The metrics and models ought to be able to relate in-process characteristics to end-product quality. Control charts and other quality control tools can be used to enhance the chance the model parameter values can be achieved. For example, if the model sets a certain in-process-escape-rate target (e.g., Figure 9.19 in Chapter 9) for the product, control charts can be used to identify the components or the inspections that are out of the control limits. Without a good overall model, the use of control charts may become a piecemeal approach. When a project meets the in-process targets according to the metrics and models used, and at the end achieves the end-product quality goal, then we can say it is under statistical process control, in the relaxed sense of the term.
The preceding statements are confined to the narrow meaning of quality control. In a broader sense, other parameters such as schedule, resource, and cost should be included. To achieve the broader meaning of quality control, good planning and project management, effective development process, effective use of metrics and models, and all key factors related to process, people, and technology have to function together well.
Finally, with regard to the use of statistical methods in software development, I offer my observations with respect to test of significance, or forming confidence intervals. First, in software development, we found that the testing for differences between two patterns (e.g., between a defect arrival curve during system test and a target curve, or between two code integration patterns) is useful and I recommend the Kolmogorov-Smirnov test (Rohatgi, 1984). Second, the traditional practices of forming 95% confidence intervals and using the 5% probability ( a = 0.05) for rejecting the null hypothesis in tests of significance deserve a closer look. Our experience indicates that the 95% confidence intervals are often too wide to be useful (even when other factors such as the multiple common causes in control charting are accounted for). Using the 5% probability as the basis for significance tests, we seldom found statistically significant differences, even when the situations war-ranted additional actions and would cause measurable differences in the end-product's quality level.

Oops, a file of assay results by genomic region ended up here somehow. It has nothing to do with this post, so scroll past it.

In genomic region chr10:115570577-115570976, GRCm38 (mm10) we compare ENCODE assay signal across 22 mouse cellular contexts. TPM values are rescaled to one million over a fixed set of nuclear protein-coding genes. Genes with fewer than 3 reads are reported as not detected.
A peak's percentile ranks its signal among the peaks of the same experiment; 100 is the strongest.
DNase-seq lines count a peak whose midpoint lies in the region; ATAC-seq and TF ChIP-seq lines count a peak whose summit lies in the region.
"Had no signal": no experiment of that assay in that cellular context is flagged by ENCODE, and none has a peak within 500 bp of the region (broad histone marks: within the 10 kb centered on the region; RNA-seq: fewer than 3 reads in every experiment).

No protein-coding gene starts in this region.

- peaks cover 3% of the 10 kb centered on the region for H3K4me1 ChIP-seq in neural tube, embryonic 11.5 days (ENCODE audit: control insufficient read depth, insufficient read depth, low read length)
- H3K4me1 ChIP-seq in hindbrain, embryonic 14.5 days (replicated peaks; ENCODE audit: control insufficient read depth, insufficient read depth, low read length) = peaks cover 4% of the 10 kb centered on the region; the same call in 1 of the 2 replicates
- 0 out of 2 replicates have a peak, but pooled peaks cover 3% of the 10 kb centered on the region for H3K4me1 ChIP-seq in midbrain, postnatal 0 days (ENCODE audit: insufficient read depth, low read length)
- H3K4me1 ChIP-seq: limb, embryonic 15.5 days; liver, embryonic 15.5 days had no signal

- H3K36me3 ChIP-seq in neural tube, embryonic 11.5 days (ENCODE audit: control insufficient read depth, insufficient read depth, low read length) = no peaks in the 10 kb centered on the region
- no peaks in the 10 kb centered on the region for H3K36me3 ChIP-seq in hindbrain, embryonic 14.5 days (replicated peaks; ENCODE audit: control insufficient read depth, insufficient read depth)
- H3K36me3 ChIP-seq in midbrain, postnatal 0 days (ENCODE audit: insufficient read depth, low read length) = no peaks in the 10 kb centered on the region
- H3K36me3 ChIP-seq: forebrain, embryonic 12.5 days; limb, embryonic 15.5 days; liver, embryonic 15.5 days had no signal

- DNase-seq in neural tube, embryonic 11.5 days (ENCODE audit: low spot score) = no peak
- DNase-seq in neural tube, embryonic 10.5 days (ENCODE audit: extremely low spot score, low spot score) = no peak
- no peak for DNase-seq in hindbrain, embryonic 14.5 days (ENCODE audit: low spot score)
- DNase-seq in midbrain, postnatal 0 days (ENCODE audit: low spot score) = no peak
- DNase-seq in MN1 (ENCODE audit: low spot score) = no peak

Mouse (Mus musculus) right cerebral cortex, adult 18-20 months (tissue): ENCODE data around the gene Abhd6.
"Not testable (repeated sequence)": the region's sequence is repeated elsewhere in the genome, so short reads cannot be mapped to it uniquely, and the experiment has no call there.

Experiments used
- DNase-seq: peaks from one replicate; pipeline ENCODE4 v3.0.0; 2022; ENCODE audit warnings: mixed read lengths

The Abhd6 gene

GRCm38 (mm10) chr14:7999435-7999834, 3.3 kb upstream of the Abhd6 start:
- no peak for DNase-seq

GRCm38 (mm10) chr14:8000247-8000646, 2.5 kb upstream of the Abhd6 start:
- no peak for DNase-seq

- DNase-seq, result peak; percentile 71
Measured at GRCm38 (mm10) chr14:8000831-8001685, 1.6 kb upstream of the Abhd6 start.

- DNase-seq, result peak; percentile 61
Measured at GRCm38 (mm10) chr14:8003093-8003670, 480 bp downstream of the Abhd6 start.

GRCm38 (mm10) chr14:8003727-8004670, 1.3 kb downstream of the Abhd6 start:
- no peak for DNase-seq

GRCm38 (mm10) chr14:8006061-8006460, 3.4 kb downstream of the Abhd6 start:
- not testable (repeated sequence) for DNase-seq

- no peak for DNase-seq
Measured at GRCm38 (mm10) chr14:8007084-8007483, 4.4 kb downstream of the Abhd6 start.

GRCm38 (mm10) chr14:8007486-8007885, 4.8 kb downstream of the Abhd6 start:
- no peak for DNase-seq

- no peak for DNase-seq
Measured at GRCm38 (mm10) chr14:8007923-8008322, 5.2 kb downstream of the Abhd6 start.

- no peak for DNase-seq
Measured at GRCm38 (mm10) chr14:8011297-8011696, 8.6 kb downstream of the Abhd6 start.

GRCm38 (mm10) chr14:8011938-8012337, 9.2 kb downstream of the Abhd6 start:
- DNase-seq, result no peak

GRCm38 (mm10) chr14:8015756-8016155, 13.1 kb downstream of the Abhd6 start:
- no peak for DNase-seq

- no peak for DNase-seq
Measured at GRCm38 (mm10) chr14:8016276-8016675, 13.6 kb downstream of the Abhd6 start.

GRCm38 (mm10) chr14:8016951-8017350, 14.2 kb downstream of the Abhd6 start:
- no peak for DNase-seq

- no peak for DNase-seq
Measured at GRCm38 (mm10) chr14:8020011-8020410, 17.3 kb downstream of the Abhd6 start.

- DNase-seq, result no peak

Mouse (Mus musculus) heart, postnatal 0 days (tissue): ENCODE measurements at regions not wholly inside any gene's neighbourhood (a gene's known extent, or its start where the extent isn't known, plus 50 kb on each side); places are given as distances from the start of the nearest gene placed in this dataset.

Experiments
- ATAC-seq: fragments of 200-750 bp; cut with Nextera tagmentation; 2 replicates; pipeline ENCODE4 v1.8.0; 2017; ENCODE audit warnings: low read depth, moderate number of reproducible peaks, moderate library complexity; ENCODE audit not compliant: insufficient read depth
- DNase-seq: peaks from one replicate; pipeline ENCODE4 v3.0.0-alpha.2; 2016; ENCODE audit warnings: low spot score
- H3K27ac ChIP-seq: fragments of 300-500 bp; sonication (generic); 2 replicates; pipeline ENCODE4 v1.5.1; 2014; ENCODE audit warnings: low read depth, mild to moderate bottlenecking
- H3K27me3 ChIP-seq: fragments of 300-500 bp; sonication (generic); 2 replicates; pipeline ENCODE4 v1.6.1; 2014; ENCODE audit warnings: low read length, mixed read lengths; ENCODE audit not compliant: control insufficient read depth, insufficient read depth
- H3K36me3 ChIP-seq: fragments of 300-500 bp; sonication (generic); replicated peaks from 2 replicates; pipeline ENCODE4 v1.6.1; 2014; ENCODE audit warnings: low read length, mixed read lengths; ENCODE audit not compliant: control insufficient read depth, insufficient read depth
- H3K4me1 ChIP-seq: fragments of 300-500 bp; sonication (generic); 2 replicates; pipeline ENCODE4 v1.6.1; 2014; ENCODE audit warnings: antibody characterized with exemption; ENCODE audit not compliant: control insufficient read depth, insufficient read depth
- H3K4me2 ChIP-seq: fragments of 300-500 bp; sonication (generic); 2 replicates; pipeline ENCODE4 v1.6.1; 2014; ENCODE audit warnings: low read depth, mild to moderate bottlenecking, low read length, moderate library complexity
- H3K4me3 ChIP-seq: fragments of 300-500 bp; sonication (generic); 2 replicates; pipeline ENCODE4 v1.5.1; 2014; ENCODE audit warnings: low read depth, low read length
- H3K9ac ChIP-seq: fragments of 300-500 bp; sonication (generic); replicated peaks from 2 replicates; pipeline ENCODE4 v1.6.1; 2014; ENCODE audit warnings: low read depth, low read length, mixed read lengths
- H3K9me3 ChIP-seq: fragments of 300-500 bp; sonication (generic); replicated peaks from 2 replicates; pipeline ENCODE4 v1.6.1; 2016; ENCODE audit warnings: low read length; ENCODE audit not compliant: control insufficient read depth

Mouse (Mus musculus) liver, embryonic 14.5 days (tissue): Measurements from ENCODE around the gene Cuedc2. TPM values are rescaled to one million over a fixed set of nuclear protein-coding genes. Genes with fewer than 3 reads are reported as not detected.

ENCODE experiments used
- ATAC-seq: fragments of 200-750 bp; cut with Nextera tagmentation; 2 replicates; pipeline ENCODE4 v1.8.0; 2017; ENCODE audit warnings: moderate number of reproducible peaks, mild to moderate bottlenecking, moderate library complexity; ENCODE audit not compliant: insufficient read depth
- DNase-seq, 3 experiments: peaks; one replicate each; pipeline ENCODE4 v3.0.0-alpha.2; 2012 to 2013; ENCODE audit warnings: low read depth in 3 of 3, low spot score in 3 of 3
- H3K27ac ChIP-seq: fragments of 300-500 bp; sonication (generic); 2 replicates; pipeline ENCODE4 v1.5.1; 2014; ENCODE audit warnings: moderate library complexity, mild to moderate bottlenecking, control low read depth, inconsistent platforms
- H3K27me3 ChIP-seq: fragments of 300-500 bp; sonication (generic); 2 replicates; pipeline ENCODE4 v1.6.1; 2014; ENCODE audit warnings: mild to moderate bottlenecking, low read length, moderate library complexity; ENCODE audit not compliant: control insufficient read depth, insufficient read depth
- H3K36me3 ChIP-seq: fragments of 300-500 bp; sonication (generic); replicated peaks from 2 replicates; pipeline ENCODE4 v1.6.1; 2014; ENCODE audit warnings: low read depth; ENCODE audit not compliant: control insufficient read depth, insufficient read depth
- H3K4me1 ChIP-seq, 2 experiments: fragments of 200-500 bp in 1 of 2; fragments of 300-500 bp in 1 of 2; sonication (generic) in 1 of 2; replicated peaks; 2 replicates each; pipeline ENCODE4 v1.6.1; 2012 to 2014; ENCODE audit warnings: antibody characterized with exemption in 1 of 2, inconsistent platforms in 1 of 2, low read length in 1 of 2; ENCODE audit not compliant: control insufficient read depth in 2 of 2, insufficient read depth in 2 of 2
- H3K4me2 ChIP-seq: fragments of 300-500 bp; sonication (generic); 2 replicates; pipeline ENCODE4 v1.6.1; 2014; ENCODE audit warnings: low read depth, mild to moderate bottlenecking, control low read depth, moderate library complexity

In tests of statistical significance, a null hypothesis and an alternative hypothesis are involved. The alternative hypothesis is normally the research hypothesis and the null hypothesis usually assumes there is no difference (between the two items being tested ). The rationale is to use some probability level as the criterion for accepting or rejecting the null hypothesis, and therefore supporting or refuting the alternative hypothesis (research hypothesis). If the null hypothesis is true and it is rejected via the test, then we commit an error. The rejection of a true null hypothesis is called a type I error, a . If the null hypothesis is false but we failed to reject it via the test, then we also commit an error. The acceptance of a false null hypothesis is called a type II error, b . When a is set at the 0.05 level, we are saying that we are accepting a 5% type I error ”if there is no difference in the items being compared, 5 out of 100 times we say there is a difference. The calculation of type II error, and the subject of the power of the test are more complicated. But in general, the smaller type I error, the larger the type II error, and the weaker the power of the test in detecting meaningful differences. In other words, using a smaller a value in significance tests will reduce false alarms, but at the same time, the probability in giving false positive results will increase.